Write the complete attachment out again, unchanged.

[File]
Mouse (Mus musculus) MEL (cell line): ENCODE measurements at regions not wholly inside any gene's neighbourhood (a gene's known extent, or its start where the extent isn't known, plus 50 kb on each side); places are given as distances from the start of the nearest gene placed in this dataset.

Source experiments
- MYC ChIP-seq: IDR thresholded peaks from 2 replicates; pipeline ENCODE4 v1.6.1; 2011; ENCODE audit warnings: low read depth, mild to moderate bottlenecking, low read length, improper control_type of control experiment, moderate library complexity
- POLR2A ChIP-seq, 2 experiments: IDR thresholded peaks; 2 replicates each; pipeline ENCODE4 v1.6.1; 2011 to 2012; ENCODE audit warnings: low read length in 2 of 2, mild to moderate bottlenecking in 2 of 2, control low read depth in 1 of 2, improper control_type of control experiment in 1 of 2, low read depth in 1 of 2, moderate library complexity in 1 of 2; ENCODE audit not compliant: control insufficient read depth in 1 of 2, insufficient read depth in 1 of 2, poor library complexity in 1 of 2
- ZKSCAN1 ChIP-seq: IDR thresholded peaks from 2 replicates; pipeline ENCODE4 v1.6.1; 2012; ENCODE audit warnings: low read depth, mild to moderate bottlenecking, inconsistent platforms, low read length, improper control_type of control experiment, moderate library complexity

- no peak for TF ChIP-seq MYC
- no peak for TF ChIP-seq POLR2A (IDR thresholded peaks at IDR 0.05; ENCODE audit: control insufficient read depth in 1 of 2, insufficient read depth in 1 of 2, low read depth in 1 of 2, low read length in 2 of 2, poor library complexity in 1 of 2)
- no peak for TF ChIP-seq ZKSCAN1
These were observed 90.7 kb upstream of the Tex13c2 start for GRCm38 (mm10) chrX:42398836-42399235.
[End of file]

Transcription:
Mouse (Mus musculus) MEL (cell line): ENCODE measurements at regions not wholly inside any gene's neighbourhood (a gene's known extent, or its start where the extent isn't known, plus 50 kb on each side); places are given as distances from the start of the nearest gene placed in this dataset.

Source experiments
- MYC ChIP-seq: IDR thresholded peaks from 2 replicates; pipeline ENCODE4 v1.6.1; 2011; ENCODE audit warnings: low read depth, mild to moderate bottlenecking, low read length, improper control_type of control experiment, moderate library complexity
- POLR2A ChIP-seq, 2 experiments: IDR thresholded peaks; 2 replicates each; pipeline ENCODE4 v1.6.1; 2011 to 2012; ENCODE audit warnings: low read length in 2 of 2, mild to moderate bottlenecking in 2 of 2, control low read depth in 1 of 2, improper control_type of control experiment in 1 of 2, low read depth in 1 of 2, moderate library complexity in 1 of 2; ENCODE audit not compliant: control insufficient read depth in 1 of 2, insufficient read depth in 1 of 2, poor library complexity in 1 of 2
- ZKSCAN1 ChIP-seq: IDR thresholded peaks from 2 replicates; pipeline ENCODE4 v1.6.1; 2012; ENCODE audit warnings: low read depth, mild to moderate bottlenecking, inconsistent platforms, low read length, improper control_type of control experiment, moderate library complexity

- no peak for TF ChIP-seq MYC
- no peak for TF ChIP-seq POLR2A (IDR thresholded peaks at IDR 0.05; ENCODE audit: control insufficient read depth in 1 of 2, insufficient read depth in 1 of 2, low read depth in 1 of 2, low read length in 2 of 2, poor library complexity in 1 of 2)
- no peak for TF ChIP-seq ZKSCAN1
These were observed 90.7 kb upstream of the Tex13c2 start for GRCm38 (mm10) chrX:42398836-42399235.